Posted Tue Jan 1, 2013 11:51PM

Posted By NNehring:

Any of the Eposn V series can be used with good quality film originals. Most of the images in this lightbox were 35mm slide or print film scanned on an Epson V200 or V500. Most were scanned at 2400 dpi and downsized to minimum size acceptable by istock. I sent out about a dozen to be scanned on a drum scanner and compared them to the Epson V200 and couldn't see enough difference to justify the cost. Here are things to consider. The original slide or film has to be well exposed and about ISO 100. ISO 400 usually won't work. I don't use ICE, it signinficantly decreases sharpness, and spend 1-3 hours cleaning dust and scratches off each scan even after cleaning the film. 30 year old and older color film has usually color shifted or faded - use color restoration on scanner and then auto color and auto tone in Photoshop to get close to the original color (most of the time). I sometimes convert to black and white when the color mostly gone or when there is bad color fringing. Old Ectachrome sometimes has the blue migrate into blue blobs which take hours to remove. If the film is "bowed" you can get diffraction patterns in the scan.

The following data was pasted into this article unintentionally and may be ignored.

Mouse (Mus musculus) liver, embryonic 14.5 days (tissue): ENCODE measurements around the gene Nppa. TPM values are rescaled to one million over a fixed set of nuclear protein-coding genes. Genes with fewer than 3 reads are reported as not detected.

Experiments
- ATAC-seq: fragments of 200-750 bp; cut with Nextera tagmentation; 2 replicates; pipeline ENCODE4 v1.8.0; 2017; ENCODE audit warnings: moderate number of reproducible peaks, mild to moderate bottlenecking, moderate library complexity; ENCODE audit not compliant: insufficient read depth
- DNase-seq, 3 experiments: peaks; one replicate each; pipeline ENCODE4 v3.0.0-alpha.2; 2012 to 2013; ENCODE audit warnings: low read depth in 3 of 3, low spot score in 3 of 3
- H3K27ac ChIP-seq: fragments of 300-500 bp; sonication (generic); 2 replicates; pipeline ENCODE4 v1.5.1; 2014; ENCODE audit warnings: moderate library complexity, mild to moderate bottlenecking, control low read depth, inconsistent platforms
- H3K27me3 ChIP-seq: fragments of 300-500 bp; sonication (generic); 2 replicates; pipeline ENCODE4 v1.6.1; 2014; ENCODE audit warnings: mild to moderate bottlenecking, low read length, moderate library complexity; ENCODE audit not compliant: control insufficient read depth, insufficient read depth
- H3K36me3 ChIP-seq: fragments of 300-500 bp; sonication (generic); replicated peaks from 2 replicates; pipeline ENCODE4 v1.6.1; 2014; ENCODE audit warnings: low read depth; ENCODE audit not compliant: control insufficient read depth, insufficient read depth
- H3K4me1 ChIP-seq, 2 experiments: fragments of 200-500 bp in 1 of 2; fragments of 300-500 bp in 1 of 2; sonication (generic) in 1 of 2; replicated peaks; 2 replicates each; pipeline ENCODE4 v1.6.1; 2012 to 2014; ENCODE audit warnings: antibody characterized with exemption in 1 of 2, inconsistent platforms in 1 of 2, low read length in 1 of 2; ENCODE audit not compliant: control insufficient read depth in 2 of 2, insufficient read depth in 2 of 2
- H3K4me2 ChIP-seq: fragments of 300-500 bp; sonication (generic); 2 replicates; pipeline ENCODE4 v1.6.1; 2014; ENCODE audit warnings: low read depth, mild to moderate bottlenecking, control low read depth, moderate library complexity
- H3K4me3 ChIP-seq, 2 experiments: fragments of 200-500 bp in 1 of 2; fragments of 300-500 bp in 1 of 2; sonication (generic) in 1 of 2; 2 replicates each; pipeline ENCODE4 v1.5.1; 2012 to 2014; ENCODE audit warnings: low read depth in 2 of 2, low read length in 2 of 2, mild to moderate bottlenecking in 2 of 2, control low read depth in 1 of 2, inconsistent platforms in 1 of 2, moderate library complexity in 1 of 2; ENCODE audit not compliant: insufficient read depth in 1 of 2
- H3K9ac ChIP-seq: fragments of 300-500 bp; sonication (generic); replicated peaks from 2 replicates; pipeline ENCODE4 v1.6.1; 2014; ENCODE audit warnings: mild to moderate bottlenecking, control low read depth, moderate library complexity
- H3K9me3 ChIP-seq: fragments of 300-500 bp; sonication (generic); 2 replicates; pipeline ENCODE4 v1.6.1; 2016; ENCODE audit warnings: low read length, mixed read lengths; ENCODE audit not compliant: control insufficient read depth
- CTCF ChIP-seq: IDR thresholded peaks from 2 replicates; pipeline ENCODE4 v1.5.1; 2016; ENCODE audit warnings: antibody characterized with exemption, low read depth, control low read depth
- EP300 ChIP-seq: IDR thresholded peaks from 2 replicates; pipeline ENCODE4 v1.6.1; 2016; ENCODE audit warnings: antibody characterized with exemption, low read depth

Great tips - thanks. I've ordered the V600 so am looking forward to applying the steps you've mentioned. My film was taken between 10-20 years ago. I would only consider those taken 10 years ago as stock candidates, and even then I'm not getting my hopes up.
TexPhoto
Member is a Gold contributor and has 10,000 - 24,999 Photo downloadsMember is a contributor and has less than 250 Flash downloadsMember is a contributor and has less than 250 Illustration downloadsExclusive
Posted Thu Jan 3, 2013 6:45AM
Way back when I faced this same question, I decided to go expensive and temporary.  I bought a used Nikon 8000 medium format film scanner on eBay for several thousand.  Spent a few months scanning my film, then re-sold the scanner on eBay.  I was not shooting more film, so why keep it.  In the end it cost me about $200. 


That said, if I had it to do over, i think I'd cull my slides down to 10-20 of the best, have them profesionally scanned, then put them on iStock and see how they did.  Evaluate how worthwhile this was.  Less time spent scanning.

(Edited on 2013-01-03 07:32:15 by TexPhoto)
This thread has been locked.
Displaying 1 to 11 of 11 matches.
Not a member?Join
Cart (0)